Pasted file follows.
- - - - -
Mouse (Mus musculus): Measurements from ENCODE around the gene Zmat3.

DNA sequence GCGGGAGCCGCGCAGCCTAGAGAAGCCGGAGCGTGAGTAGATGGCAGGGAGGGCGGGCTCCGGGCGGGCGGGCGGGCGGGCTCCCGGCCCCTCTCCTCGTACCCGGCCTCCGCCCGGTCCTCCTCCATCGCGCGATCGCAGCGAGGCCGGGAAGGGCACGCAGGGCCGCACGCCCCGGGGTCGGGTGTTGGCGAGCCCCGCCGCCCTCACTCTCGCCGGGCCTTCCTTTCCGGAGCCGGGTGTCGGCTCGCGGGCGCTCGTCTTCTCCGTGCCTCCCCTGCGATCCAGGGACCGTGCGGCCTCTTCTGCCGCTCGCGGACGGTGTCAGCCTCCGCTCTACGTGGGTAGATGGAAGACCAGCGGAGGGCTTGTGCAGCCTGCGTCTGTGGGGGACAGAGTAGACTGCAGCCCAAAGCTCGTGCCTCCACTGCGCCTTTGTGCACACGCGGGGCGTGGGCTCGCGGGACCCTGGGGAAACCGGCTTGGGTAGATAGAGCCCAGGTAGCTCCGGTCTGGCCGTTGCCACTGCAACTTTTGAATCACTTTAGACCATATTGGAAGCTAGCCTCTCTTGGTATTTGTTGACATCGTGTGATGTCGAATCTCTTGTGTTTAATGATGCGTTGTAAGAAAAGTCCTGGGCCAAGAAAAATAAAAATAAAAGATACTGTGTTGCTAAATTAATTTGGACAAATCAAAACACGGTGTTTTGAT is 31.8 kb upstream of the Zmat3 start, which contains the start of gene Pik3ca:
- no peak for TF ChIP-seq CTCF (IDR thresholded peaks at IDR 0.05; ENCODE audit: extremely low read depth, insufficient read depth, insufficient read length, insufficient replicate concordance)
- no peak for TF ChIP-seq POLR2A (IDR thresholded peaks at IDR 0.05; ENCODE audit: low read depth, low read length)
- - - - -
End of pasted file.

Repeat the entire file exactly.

Mouse (Mus musculus): Measurements from ENCODE around the gene Zmat3.

DNA sequence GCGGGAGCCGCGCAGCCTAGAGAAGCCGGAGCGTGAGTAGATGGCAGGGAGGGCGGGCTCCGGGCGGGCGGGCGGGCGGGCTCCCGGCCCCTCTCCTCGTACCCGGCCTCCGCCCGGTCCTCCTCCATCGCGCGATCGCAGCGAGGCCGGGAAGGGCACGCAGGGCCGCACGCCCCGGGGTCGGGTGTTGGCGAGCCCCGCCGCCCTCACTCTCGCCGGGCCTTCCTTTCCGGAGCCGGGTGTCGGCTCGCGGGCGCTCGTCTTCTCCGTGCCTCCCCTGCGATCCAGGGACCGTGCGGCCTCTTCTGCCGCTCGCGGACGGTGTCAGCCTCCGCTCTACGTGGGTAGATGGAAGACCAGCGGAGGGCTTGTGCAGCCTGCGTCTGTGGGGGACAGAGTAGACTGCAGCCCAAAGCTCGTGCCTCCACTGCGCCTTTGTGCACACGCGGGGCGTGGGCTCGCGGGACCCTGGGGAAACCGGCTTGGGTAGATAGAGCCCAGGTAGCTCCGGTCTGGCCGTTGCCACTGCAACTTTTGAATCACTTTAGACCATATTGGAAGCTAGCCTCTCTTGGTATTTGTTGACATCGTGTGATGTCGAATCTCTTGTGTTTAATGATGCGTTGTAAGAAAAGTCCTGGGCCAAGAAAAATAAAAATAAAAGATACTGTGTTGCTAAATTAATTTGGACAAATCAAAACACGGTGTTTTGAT is 31.8 kb upstream of the Zmat3 start, which contains the start of gene Pik3ca:
- no peak for TF ChIP-seq CTCF (IDR thresholded peaks at IDR 0.05; ENCODE audit: extremely low read depth, insufficient read depth, insufficient read length, insufficient replicate concordance)
- no peak for TF ChIP-seq POLR2A (IDR thresholded peaks at IDR 0.05; ENCODE audit: low read depth, low read length)